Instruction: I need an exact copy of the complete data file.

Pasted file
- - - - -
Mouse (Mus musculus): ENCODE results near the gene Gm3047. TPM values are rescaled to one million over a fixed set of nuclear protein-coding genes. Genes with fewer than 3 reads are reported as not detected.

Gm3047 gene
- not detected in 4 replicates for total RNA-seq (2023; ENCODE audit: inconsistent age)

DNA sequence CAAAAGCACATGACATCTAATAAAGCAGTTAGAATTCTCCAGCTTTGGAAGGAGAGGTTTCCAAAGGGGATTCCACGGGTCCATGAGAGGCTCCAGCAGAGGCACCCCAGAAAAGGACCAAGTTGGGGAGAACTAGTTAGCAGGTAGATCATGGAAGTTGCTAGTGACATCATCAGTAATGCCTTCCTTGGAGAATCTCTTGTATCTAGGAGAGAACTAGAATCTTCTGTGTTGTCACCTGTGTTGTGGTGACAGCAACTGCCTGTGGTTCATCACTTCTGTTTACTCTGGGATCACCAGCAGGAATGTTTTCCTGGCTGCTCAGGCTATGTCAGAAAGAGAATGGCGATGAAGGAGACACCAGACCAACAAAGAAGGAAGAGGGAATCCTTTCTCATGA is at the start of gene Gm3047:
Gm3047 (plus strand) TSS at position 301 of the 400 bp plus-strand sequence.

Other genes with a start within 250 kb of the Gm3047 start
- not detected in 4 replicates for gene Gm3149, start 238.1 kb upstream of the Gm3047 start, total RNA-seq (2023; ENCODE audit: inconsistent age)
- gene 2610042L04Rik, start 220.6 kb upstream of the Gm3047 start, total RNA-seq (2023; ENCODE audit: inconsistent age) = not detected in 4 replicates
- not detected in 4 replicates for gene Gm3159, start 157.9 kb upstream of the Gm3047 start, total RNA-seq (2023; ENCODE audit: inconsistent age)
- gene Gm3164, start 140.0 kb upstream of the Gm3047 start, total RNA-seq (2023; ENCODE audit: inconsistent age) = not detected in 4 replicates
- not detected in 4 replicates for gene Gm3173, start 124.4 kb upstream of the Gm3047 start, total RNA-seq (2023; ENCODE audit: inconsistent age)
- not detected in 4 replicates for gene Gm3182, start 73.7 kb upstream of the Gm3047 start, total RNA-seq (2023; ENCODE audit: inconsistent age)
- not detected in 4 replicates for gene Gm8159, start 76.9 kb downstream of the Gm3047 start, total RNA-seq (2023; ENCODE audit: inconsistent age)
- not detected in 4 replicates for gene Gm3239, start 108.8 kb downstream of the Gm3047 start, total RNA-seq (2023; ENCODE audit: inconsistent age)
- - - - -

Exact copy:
Mouse (Mus musculus): ENCODE results near the gene Gm3047. TPM values are rescaled to one million over a fixed set of nuclear protein-coding genes. Genes with fewer than 3 reads are reported as not detected.

Gm3047 gene
- not detected in 4 replicates for total RNA-seq (2023; ENCODE audit: inconsistent age)

DNA sequence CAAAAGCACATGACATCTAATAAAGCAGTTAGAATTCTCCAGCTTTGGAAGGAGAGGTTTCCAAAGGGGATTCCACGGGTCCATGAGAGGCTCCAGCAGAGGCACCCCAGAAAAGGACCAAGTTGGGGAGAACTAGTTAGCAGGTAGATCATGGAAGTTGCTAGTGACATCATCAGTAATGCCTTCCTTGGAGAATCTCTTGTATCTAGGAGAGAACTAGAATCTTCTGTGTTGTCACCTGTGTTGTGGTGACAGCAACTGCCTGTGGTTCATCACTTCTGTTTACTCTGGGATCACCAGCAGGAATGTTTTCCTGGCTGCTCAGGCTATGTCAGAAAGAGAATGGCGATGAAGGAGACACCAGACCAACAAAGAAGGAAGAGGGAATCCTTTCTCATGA is at the start of gene Gm3047:
Gm3047 (plus strand) TSS at position 301 of the 400 bp plus-strand sequence.

Other genes with a start within 250 kb of the Gm3047 start
- not detected in 4 replicates for gene Gm3149, start 238.1 kb upstream of the Gm3047 start, total RNA-seq (2023; ENCODE audit: inconsistent age)
- gene 2610042L04Rik, start 220.6 kb upstream of the Gm3047 start, total RNA-seq (2023; ENCODE audit: inconsistent age) = not detected in 4 replicates
- not detected in 4 replicates for gene Gm3159, start 157.9 kb upstream of the Gm3047 start, total RNA-seq (2023; ENCODE audit: inconsistent age)
- gene Gm3164, start 140.0 kb upstream of the Gm3047 start, total RNA-seq (2023; ENCODE audit: inconsistent age) = not detected in 4 replicates
- not detected in 4 replicates for gene Gm3173, start 124.4 kb upstream of the Gm3047 start, total RNA-seq (2023; ENCODE audit: inconsistent age)
- not detected in 4 replicates for gene Gm3182, start 73.7 kb upstream of the Gm3047 start, total RNA-seq (2023; ENCODE audit: inconsistent age)
- not detected in 4 replicates for gene Gm8159, start 76.9 kb downstream of the Gm3047 start, total RNA-seq (2023; ENCODE audit: inconsistent age)
- not detected in 4 replicates for gene Gm3239, start 108.8 kb downstream of the Gm3047 start, total RNA-seq (2023; ENCODE audit: inconsistent age)